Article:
Craig M. Lewis has been named chief economist and director of the Division of Risk, Strategy, and Financial Innovation at the Securities and Exchange Commission.
Lewis, the Madison S. Wigginton Professor of Finance at Vanderbilt University’s Owen Graduate School of Management, will assume his new role next month.
The Division of Risk, Strategy, and Financial Innovation was created in September 2009 to provide interdisciplinary analysis for policymaking, rulemaking, enforcement and examinations by the commission.
RiskFin, as is called, is the SEC’s first new division in 37 years. The “think tank" takes in the former offices of Economic Analysis, Office of Risk Assessment, and of Interactive Disclosure. The unit's staff members have expertise in economics, risk analysis, finance, law, mathematics and statistics.
Lewis, currently a visiting academic at the SEC, "is a distinguished economist with a clear understanding of the complexities of financial markets,” said SEC Chairman Mary L. Schapiro. He will "help to inject strong data-driven analysis into the SEC’s decision-making process.
Lewis first served as a visiting academic fellow at the SEC from January to July 2010, and subsequently returned in that same capacity in January. He has provided advice on policy issues, worked on developing analytic approaches to identify violations of securities laws, and analyzed the over-the-counter derivative securities market.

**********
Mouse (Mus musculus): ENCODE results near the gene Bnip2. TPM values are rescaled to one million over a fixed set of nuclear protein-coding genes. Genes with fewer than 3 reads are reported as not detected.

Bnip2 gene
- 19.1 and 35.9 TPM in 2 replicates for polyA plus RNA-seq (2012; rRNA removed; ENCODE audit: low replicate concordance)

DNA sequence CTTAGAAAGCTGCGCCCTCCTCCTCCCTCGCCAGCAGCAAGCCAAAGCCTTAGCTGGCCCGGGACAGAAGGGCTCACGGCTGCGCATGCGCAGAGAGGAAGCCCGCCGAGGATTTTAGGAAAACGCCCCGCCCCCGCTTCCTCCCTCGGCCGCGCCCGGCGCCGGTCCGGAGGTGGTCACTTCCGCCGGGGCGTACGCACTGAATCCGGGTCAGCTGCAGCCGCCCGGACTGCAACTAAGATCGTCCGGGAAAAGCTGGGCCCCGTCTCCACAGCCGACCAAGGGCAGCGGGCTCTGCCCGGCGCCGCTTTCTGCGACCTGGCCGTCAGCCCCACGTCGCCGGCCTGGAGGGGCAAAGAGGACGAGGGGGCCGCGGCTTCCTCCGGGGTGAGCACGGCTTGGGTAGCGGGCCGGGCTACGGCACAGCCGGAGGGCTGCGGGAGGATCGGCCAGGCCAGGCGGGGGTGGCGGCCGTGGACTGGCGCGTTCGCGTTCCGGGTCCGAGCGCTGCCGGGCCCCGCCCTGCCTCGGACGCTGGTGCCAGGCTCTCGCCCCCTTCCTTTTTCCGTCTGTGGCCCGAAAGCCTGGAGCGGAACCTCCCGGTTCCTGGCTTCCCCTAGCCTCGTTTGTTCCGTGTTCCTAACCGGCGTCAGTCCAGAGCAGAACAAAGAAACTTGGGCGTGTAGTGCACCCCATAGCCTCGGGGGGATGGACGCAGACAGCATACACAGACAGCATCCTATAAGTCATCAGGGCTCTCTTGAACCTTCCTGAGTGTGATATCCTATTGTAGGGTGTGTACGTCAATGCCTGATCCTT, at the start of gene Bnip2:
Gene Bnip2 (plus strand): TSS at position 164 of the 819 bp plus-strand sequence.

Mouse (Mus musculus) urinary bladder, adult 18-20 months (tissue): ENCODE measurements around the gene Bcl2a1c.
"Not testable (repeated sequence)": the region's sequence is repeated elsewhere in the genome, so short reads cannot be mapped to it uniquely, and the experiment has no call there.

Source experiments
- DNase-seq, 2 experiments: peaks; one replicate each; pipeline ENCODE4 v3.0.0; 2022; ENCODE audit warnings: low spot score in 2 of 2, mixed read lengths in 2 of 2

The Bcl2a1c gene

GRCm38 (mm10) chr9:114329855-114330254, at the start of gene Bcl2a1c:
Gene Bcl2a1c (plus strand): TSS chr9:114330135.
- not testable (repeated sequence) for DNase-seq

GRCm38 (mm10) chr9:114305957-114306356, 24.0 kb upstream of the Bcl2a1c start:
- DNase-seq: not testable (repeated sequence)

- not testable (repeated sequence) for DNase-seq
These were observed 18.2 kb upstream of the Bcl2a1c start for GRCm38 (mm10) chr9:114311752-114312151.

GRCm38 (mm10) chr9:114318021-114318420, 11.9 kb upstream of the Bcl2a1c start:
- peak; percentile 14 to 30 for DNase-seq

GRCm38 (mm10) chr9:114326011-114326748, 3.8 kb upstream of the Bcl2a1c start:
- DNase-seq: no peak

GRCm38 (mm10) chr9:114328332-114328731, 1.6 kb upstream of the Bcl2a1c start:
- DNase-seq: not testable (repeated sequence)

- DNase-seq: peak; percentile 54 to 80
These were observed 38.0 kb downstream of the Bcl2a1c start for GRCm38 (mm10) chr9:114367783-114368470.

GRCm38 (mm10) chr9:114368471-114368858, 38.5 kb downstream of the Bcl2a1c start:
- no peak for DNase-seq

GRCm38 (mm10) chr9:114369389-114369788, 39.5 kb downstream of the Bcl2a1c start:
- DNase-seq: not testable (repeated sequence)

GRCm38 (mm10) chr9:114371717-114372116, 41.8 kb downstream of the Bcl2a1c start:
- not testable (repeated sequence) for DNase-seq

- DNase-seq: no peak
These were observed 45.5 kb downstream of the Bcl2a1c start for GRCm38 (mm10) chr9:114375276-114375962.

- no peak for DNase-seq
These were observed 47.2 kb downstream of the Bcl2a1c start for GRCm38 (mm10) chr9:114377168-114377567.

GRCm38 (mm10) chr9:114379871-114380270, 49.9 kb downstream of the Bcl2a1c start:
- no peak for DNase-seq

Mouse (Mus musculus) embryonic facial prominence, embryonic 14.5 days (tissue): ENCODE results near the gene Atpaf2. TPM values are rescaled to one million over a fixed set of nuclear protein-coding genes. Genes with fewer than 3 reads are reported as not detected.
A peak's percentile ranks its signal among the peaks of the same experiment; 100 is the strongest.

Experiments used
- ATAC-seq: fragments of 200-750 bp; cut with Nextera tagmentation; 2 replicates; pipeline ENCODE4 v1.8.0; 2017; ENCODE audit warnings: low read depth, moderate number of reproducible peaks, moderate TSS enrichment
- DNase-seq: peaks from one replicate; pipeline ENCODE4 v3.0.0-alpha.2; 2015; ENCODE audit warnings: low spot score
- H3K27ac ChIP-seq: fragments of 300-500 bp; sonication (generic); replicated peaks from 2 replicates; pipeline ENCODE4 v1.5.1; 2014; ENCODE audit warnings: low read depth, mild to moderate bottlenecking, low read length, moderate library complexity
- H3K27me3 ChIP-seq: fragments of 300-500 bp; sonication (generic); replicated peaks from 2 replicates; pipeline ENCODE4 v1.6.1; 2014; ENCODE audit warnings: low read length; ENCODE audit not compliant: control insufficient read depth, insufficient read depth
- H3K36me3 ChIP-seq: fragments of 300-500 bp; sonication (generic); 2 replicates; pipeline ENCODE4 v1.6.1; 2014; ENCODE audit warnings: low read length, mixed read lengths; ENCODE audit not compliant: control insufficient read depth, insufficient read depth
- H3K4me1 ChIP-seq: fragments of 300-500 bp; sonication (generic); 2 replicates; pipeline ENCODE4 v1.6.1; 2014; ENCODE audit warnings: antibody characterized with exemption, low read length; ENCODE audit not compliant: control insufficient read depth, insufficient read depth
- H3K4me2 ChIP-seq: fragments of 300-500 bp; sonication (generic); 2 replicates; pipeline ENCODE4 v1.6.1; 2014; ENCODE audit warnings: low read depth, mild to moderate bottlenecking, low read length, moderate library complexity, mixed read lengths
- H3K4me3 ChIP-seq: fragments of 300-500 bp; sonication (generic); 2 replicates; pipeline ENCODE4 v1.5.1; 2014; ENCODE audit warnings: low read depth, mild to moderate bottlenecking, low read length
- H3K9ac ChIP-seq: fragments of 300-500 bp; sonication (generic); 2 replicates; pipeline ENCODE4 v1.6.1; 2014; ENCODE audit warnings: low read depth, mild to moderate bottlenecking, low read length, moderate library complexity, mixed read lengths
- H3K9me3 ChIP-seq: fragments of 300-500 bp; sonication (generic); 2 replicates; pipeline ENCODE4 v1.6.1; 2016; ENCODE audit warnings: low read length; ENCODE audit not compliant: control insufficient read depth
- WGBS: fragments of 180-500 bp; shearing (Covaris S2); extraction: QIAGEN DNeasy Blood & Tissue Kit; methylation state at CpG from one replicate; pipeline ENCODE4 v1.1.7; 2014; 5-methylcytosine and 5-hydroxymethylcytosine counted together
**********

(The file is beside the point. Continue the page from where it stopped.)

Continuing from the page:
Lewis has taught corporate finance and economics since 1983 and has been on the faculty at Vanderbilt since 1986. Before that, he worked for Arthur Young & Co., at the time one of the Big Eight accounting firms.
He has won multiple awards for teaching excellence and has been a visiting professor at Dartmouth College’s Tuck School of Business, Donau University in Austria, and Goethe University in Frankfurt, Germany.
In addition to teaching, Dr. Lewis has published research on volatility in stock and futures markets, margin adequacy, corporate earnings management, corporate financial policy, executive compensation, selective disclosure, and herd behavior by equity analysts.
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